The United States spends more on immigration enforcement than on all other principle law enforcement agencies combined, spending nearly $187 billion since the Immigration Reform and Control Act was enacted in 1986.  A report from the MacArthur-supported Migration Policy Institute describes for the first time the totality of U.S. immigration enforcement initiatives, including border enforcement, visa controls and travel screening, information and interoperability of data systems, workplace enforcement, the criminal justice system and immigration enforcement, and detention and removal of noncitizens. The report seeks to provide a meaningful measure to assess results from these efforts, which MPI states have established a durable, institutionalized enforcement system. The report suggests that moving forward, broader immigration policy changes are needed, including laws that address continuing weaknesses in the enforcement system and that better align immigration policy with the nation’s economic labor market needs and future growth and well-being.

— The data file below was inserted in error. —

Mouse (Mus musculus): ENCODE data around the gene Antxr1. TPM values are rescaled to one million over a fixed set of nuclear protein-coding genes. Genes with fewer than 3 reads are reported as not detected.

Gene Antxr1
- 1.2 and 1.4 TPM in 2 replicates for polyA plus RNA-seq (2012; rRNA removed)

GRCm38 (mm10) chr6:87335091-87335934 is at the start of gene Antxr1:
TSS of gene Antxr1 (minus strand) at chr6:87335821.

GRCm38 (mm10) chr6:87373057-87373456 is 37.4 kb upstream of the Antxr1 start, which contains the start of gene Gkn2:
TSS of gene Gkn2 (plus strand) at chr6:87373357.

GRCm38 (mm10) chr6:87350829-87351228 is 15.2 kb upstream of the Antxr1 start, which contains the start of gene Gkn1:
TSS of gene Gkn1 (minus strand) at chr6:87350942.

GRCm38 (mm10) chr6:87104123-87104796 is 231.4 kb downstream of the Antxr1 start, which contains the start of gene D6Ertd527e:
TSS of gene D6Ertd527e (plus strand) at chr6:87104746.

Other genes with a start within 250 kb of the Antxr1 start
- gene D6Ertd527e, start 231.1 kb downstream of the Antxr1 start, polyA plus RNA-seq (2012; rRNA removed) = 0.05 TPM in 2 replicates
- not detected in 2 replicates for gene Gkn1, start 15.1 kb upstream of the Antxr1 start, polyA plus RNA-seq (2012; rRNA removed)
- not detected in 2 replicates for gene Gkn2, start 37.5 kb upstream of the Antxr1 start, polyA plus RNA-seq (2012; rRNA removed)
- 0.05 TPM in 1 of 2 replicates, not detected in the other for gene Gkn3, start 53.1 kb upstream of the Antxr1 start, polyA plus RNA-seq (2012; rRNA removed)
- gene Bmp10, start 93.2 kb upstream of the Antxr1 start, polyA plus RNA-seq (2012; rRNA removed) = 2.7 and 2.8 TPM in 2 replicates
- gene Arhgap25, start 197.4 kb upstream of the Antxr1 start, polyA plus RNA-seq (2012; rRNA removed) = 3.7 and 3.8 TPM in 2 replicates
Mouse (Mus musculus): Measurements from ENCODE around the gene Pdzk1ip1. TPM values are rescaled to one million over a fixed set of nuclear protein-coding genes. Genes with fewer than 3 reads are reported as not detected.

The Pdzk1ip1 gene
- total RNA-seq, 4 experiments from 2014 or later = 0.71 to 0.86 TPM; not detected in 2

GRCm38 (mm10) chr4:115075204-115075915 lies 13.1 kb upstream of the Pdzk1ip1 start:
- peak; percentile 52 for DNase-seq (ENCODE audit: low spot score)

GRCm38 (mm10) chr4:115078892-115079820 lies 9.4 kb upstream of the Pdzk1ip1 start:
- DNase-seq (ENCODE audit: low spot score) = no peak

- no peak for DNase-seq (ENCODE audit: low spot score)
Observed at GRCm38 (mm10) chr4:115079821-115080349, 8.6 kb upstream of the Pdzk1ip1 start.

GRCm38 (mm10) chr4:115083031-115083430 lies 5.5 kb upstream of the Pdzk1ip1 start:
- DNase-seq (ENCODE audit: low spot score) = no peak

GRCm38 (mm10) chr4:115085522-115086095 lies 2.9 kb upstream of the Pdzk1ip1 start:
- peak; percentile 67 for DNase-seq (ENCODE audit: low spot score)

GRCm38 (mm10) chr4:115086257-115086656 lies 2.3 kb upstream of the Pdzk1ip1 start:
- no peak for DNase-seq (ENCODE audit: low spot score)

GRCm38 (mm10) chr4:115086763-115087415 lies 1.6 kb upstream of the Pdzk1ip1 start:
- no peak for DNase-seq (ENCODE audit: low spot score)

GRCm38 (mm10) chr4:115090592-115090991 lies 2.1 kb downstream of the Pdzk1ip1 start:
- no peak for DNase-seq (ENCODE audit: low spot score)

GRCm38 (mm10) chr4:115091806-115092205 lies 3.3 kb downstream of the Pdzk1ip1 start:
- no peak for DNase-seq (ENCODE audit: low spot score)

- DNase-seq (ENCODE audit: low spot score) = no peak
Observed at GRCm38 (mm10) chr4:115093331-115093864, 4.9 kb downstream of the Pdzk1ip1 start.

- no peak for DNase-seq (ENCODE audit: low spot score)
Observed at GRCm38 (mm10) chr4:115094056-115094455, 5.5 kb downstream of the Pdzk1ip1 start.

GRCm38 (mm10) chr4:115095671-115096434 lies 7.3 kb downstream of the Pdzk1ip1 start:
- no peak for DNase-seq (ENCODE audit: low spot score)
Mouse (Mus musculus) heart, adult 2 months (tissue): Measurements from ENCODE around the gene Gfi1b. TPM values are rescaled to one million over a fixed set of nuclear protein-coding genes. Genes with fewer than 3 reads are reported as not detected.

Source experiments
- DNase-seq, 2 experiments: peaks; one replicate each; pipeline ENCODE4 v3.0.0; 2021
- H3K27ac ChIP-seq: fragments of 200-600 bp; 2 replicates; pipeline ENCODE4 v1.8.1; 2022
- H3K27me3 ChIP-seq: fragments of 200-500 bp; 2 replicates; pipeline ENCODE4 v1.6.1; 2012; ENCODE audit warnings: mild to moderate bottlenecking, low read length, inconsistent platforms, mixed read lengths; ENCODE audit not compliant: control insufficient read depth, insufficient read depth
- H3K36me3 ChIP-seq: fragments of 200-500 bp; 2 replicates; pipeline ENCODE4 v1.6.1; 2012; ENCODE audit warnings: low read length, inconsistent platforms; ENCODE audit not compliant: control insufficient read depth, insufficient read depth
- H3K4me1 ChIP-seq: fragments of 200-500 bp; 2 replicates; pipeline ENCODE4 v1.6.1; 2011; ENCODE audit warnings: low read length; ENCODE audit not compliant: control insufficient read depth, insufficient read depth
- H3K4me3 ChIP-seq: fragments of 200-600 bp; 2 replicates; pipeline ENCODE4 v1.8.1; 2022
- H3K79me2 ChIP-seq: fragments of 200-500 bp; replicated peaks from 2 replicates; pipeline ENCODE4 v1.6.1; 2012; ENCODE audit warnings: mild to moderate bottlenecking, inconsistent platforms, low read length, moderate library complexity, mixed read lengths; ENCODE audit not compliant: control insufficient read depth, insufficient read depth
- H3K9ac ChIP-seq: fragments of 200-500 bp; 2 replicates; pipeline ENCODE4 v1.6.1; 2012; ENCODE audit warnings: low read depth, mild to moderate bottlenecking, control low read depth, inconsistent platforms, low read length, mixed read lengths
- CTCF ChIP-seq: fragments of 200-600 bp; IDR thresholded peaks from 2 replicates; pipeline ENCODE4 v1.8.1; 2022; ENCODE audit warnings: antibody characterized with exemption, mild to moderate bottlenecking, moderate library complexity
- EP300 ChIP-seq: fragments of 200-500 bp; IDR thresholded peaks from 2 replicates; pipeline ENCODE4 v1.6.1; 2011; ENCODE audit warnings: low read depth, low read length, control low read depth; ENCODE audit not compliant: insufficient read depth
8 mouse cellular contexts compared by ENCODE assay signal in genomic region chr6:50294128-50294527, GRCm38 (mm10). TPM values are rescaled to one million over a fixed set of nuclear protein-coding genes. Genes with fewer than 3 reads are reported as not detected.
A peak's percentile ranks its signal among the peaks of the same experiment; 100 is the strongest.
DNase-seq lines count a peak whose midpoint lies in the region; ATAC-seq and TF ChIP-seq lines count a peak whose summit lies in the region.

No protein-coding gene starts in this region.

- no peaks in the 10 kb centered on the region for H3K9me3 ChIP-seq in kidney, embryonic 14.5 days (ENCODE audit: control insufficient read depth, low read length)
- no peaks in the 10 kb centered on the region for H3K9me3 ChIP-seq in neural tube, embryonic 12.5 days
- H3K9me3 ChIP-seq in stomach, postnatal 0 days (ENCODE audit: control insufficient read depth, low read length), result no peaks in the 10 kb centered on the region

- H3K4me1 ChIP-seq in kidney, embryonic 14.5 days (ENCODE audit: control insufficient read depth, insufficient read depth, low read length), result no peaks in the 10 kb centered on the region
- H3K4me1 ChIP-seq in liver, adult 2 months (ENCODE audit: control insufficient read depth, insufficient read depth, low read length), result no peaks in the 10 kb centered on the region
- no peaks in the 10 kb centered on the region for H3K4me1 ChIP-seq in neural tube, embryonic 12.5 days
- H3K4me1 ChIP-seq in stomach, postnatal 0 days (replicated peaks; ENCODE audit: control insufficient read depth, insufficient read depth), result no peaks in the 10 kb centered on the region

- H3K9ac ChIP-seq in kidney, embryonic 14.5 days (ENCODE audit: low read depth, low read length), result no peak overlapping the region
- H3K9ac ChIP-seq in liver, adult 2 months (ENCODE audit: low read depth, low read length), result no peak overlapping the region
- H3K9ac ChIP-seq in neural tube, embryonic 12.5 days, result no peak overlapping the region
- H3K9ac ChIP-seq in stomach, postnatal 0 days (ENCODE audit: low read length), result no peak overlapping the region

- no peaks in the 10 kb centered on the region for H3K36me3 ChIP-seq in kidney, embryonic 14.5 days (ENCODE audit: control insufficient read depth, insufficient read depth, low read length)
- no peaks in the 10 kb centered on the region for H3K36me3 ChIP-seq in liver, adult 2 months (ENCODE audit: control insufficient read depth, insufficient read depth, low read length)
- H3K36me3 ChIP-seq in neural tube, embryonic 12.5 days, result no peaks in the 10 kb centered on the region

Migration, Mexico, Migration/Immigration, United States